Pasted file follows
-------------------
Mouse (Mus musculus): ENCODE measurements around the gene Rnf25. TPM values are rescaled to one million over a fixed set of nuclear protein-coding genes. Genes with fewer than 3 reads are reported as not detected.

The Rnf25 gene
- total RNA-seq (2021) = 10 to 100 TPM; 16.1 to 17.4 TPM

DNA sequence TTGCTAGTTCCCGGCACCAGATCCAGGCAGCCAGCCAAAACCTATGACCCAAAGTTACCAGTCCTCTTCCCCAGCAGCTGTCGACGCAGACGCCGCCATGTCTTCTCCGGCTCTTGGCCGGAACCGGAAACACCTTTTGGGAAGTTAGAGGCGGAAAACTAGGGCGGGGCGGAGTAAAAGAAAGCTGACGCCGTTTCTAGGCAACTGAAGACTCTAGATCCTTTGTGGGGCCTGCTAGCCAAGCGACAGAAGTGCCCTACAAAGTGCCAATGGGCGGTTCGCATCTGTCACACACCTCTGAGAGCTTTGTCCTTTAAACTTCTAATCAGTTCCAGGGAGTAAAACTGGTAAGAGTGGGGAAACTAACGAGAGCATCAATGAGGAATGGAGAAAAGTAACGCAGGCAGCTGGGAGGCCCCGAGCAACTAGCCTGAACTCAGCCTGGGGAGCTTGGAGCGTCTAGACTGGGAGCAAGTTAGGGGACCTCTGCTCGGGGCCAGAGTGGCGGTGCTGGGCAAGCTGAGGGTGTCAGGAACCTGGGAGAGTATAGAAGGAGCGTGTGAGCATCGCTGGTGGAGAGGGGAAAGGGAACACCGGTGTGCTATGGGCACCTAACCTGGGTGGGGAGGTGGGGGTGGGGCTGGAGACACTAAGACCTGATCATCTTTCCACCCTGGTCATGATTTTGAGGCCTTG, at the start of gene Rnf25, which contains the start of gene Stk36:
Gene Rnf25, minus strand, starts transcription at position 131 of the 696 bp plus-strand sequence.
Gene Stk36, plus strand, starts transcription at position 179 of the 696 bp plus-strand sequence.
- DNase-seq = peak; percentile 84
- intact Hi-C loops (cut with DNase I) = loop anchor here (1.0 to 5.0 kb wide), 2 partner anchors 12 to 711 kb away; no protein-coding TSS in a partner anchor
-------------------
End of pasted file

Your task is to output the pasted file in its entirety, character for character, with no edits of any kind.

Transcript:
Mouse (Mus musculus): ENCODE measurements around the gene Rnf25. TPM values are rescaled to one million over a fixed set of nuclear protein-coding genes. Genes with fewer than 3 reads are reported as not detected.

The Rnf25 gene
- total RNA-seq (2021) = 10 to 100 TPM; 16.1 to 17.4 TPM

DNA sequence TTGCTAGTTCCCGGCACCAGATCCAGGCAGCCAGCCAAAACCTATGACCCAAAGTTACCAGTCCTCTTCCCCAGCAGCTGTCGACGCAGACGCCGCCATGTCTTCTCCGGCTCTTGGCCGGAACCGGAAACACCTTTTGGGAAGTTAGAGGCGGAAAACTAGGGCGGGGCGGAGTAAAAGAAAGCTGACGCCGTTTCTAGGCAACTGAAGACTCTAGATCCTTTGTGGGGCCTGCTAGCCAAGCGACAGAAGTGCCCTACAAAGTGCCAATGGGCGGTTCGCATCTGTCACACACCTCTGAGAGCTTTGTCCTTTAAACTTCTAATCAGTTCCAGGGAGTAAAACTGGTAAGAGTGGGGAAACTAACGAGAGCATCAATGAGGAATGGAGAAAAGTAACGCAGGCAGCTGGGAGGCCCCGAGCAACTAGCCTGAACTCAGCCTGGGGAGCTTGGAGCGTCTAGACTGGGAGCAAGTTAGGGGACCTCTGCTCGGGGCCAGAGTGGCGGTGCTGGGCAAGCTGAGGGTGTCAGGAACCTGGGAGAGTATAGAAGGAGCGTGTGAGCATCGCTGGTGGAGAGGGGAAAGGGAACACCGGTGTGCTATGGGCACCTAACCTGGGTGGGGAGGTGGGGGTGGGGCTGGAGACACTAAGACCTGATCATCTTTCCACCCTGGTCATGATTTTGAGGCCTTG, at the start of gene Rnf25, which contains the start of gene Stk36:
Gene Rnf25, minus strand, starts transcription at position 131 of the 696 bp plus-strand sequence.
Gene Stk36, plus strand, starts transcription at position 179 of the 696 bp plus-strand sequence.
- DNase-seq = peak; percentile 84
- intact Hi-C loops (cut with DNase I) = loop anchor here (1.0 to 5.0 kb wide), 2 partner anchors 12 to 711 kb away; no protein-coding TSS in a partner anchor